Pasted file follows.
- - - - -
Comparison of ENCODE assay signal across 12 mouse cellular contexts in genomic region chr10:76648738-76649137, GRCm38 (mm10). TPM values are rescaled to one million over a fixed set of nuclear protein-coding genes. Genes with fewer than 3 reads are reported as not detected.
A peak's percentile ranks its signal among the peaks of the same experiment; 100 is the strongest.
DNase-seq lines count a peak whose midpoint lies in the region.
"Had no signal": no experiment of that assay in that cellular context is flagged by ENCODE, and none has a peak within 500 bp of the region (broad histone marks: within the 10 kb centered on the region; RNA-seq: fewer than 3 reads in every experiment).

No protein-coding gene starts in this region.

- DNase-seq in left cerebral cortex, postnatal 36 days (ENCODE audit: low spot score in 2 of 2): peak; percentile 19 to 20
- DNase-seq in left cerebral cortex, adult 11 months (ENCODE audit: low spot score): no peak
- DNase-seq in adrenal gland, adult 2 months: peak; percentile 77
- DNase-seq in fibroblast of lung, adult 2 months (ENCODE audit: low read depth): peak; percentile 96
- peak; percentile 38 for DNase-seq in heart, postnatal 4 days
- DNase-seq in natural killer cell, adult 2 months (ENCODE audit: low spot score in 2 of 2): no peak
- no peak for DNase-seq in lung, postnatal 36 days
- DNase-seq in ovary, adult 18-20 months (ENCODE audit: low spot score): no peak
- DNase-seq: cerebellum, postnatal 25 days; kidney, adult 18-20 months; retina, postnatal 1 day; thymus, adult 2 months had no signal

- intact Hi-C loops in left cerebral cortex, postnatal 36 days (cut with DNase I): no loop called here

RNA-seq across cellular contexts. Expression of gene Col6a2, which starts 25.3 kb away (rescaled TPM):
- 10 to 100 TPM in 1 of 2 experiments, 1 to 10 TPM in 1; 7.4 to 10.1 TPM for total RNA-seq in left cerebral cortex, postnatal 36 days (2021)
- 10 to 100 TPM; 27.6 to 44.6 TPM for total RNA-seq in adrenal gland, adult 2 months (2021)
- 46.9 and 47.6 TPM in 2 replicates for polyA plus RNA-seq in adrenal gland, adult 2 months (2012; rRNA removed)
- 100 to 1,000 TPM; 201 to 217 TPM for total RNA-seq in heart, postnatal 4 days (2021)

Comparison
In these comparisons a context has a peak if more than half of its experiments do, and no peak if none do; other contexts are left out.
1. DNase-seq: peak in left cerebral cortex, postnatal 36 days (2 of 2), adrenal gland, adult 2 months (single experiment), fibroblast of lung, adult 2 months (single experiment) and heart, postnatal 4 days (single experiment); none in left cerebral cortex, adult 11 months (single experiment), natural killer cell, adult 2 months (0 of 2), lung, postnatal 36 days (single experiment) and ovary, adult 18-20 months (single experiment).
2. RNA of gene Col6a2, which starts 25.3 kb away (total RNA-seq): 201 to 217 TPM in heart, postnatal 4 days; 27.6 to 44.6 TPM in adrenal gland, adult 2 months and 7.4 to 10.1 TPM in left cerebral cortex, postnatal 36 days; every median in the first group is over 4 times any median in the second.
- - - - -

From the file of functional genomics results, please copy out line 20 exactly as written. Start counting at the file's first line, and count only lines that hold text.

- 100 to 1,000 TPM; 201 to 217 TPM for total RNA-seq in heart, postnatal 4 days (2021)